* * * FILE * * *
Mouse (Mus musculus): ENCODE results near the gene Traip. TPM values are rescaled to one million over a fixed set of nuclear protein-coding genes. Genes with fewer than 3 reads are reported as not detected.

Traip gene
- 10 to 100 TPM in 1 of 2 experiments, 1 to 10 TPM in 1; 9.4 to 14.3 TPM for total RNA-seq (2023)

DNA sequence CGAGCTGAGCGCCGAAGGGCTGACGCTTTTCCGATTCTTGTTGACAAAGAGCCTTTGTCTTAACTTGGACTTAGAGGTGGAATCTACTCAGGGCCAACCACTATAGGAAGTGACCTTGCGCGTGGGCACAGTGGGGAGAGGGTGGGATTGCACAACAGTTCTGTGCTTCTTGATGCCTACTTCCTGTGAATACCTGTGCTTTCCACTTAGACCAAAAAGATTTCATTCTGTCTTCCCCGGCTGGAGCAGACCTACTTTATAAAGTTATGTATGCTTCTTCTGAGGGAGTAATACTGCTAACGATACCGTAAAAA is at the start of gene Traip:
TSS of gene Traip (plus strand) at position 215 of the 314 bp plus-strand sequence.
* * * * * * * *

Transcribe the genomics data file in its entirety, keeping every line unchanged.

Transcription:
Mouse (Mus musculus): ENCODE results near the gene Traip. TPM values are rescaled to one million over a fixed set of nuclear protein-coding genes. Genes with fewer than 3 reads are reported as not detected.

Traip gene
- 10 to 100 TPM in 1 of 2 experiments, 1 to 10 TPM in 1; 9.4 to 14.3 TPM for total RNA-seq (2023)

DNA sequence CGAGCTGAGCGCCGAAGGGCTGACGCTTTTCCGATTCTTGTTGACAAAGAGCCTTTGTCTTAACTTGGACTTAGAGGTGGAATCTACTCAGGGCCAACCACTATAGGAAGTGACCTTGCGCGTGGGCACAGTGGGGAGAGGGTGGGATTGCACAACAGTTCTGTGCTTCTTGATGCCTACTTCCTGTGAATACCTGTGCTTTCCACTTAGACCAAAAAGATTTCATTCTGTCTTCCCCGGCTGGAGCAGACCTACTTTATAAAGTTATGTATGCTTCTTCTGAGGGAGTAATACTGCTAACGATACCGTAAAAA is at the start of gene Traip:
TSS of gene Traip (plus strand) at position 215 of the 314 bp plus-strand sequence.